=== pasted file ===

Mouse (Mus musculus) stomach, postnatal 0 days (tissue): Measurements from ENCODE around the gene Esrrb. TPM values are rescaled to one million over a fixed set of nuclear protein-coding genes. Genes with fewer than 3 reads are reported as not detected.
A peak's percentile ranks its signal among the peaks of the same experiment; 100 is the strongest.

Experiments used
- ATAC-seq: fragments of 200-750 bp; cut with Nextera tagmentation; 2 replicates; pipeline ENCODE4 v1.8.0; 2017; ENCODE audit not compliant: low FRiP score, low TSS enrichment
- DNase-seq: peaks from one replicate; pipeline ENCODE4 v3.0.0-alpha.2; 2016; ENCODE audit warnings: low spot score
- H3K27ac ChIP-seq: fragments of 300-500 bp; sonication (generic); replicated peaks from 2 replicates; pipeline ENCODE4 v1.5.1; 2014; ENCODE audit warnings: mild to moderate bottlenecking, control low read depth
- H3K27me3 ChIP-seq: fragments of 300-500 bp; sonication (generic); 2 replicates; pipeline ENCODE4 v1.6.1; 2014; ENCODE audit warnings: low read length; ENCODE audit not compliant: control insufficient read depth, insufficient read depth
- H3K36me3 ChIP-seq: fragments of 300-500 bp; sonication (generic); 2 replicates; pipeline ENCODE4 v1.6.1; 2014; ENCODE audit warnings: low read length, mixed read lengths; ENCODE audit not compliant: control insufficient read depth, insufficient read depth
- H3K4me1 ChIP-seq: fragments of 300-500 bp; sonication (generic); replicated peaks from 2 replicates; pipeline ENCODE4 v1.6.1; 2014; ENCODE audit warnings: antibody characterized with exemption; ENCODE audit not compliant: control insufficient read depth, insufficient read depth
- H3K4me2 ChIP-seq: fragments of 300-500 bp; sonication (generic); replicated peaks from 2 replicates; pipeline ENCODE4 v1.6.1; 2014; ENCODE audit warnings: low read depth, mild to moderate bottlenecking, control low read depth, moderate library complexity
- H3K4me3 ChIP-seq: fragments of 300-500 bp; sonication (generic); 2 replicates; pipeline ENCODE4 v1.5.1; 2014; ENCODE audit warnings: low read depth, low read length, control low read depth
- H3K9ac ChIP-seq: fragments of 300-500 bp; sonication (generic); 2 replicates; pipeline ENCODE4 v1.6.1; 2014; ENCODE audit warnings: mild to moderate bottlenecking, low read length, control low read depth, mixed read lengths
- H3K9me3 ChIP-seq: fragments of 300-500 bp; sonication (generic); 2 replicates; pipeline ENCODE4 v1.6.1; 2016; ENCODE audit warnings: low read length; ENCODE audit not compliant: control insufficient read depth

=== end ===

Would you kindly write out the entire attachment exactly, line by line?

Mouse (Mus musculus) stomach, postnatal 0 days (tissue): Measurements from ENCODE around the gene Esrrb. TPM values are rescaled to one million over a fixed set of nuclear protein-coding genes. Genes with fewer than 3 reads are reported as not detected.
A peak's percentile ranks its signal among the peaks of the same experiment; 100 is the strongest.

Experiments used
- ATAC-seq: fragments of 200-750 bp; cut with Nextera tagmentation; 2 replicates; pipeline ENCODE4 v1.8.0; 2017; ENCODE audit not compliant: low FRiP score, low TSS enrichment
- DNase-seq: peaks from one replicate; pipeline ENCODE4 v3.0.0-alpha.2; 2016; ENCODE audit warnings: low spot score
- H3K27ac ChIP-seq: fragments of 300-500 bp; sonication (generic); replicated peaks from 2 replicates; pipeline ENCODE4 v1.5.1; 2014; ENCODE audit warnings: mild to moderate bottlenecking, control low read depth
- H3K27me3 ChIP-seq: fragments of 300-500 bp; sonication (generic); 2 replicates; pipeline ENCODE4 v1.6.1; 2014; ENCODE audit warnings: low read length; ENCODE audit not compliant: control insufficient read depth, insufficient read depth
- H3K36me3 ChIP-seq: fragments of 300-500 bp; sonication (generic); 2 replicates; pipeline ENCODE4 v1.6.1; 2014; ENCODE audit warnings: low read length, mixed read lengths; ENCODE audit not compliant: control insufficient read depth, insufficient read depth
- H3K4me1 ChIP-seq: fragments of 300-500 bp; sonication (generic); replicated peaks from 2 replicates; pipeline ENCODE4 v1.6.1; 2014; ENCODE audit warnings: antibody characterized with exemption; ENCODE audit not compliant: control insufficient read depth, insufficient read depth
- H3K4me2 ChIP-seq: fragments of 300-500 bp; sonication (generic); replicated peaks from 2 replicates; pipeline ENCODE4 v1.6.1; 2014; ENCODE audit warnings: low read depth, mild to moderate bottlenecking, control low read depth, moderate library complexity
- H3K4me3 ChIP-seq: fragments of 300-500 bp; sonication (generic); 2 replicates; pipeline ENCODE4 v1.5.1; 2014; ENCODE audit warnings: low read depth, low read length, control low read depth
- H3K9ac ChIP-seq: fragments of 300-500 bp; sonication (generic); 2 replicates; pipeline ENCODE4 v1.6.1; 2014; ENCODE audit warnings: mild to moderate bottlenecking, low read length, control low read depth, mixed read lengths
- H3K9me3 ChIP-seq: fragments of 300-500 bp; sonication (generic); 2 replicates; pipeline ENCODE4 v1.6.1; 2016; ENCODE audit warnings: low read length; ENCODE audit not compliant: control insufficient read depth